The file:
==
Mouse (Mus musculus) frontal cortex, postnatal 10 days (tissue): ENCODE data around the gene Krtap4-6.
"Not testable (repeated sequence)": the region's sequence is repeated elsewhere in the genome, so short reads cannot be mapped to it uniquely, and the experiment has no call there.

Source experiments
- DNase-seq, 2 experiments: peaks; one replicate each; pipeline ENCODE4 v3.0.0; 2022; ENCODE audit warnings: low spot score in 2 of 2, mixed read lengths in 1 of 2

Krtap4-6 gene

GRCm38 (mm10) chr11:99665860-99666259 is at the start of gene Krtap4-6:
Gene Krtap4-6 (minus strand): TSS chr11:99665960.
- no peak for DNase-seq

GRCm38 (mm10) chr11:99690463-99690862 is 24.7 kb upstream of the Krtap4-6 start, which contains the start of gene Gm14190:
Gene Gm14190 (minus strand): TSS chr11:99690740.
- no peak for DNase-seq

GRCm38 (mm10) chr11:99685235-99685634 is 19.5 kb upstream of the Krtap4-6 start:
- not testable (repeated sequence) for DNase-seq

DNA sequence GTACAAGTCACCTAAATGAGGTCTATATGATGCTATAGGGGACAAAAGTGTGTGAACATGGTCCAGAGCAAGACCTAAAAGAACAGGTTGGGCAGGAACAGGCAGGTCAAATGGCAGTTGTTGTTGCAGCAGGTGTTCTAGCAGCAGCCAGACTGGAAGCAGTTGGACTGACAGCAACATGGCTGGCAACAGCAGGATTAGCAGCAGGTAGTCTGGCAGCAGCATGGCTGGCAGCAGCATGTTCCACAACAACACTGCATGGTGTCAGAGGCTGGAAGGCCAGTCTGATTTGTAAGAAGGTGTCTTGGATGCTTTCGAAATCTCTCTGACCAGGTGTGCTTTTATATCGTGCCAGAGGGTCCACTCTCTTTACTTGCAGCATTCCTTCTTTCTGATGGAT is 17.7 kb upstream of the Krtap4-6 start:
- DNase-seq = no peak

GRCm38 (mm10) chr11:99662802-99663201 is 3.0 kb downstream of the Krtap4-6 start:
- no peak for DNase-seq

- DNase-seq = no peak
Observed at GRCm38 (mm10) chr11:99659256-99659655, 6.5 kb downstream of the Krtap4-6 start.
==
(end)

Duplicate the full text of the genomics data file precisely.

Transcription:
Mouse (Mus musculus) frontal cortex, postnatal 10 days (tissue): ENCODE data around the gene Krtap4-6.
"Not testable (repeated sequence)": the region's sequence is repeated elsewhere in the genome, so short reads cannot be mapped to it uniquely, and the experiment has no call there.

Source experiments
- DNase-seq, 2 experiments: peaks; one replicate each; pipeline ENCODE4 v3.0.0; 2022; ENCODE audit warnings: low spot score in 2 of 2, mixed read lengths in 1 of 2

Krtap4-6 gene

GRCm38 (mm10) chr11:99665860-99666259 is at the start of gene Krtap4-6:
Gene Krtap4-6 (minus strand): TSS chr11:99665960.
- no peak for DNase-seq

GRCm38 (mm10) chr11:99690463-99690862 is 24.7 kb upstream of the Krtap4-6 start, which contains the start of gene Gm14190:
Gene Gm14190 (minus strand): TSS chr11:99690740.
- no peak for DNase-seq

GRCm38 (mm10) chr11:99685235-99685634 is 19.5 kb upstream of the Krtap4-6 start:
- not testable (repeated sequence) for DNase-seq

DNA sequence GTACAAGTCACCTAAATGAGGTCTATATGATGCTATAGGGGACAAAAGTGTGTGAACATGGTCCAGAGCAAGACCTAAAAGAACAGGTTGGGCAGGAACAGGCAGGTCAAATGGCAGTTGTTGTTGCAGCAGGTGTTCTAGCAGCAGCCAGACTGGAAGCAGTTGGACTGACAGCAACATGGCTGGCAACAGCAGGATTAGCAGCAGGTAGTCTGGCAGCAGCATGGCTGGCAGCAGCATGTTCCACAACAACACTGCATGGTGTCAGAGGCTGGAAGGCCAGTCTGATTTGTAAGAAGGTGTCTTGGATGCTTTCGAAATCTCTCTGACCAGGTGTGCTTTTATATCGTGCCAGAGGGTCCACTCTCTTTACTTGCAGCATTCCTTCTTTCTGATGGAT is 17.7 kb upstream of the Krtap4-6 start:
- DNase-seq = no peak

GRCm38 (mm10) chr11:99662802-99663201 is 3.0 kb downstream of the Krtap4-6 start:
- no peak for DNase-seq

- DNase-seq = no peak
Observed at GRCm38 (mm10) chr11:99659256-99659655, 6.5 kb downstream of the Krtap4-6 start.